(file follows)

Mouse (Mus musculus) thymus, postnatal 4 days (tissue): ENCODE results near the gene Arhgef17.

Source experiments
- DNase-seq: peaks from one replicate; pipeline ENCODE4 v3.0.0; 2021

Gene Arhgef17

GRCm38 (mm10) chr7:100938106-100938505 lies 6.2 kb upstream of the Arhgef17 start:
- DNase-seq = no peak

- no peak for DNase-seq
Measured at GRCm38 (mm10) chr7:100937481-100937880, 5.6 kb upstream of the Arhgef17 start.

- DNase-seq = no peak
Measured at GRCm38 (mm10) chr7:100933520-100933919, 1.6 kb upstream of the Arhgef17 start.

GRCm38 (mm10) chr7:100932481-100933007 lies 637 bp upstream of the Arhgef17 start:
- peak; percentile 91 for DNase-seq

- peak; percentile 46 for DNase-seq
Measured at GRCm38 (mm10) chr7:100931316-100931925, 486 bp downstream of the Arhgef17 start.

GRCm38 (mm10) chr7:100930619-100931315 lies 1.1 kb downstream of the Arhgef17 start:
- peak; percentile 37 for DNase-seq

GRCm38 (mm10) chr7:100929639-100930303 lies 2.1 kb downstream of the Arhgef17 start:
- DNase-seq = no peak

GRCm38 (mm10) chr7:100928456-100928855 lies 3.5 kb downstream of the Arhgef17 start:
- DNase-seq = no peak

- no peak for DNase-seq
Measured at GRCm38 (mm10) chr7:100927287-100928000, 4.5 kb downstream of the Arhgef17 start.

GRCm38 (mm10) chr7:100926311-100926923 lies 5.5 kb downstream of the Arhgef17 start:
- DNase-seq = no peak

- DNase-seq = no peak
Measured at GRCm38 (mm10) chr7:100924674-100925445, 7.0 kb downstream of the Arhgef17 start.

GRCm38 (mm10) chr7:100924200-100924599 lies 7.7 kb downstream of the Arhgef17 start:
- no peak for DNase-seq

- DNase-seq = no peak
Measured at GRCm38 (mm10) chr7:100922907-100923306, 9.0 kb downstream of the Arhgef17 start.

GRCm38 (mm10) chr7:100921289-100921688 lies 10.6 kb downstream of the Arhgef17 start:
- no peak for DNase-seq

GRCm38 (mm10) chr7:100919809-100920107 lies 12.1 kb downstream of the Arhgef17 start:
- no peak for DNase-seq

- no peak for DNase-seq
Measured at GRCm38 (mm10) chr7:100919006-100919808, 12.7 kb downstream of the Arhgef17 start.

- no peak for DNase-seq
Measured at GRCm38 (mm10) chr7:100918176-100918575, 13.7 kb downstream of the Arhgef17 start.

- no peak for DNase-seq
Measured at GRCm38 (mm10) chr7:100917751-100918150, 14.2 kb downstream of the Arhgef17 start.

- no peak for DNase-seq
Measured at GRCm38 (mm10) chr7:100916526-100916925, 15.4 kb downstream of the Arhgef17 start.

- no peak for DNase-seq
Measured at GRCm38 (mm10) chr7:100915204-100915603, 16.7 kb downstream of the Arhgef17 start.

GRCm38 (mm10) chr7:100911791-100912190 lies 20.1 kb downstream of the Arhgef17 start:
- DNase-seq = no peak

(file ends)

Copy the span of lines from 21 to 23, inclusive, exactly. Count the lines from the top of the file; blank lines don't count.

- no peak for DNase-seq
Measured at GRCm38 (mm10) chr7:100927287-100928000, 4.5 kb downstream of the Arhgef17 start.

GRCm38 (mm10) chr7:100926311-100926923 lies 5.5 kb downstream of the Arhgef17 start: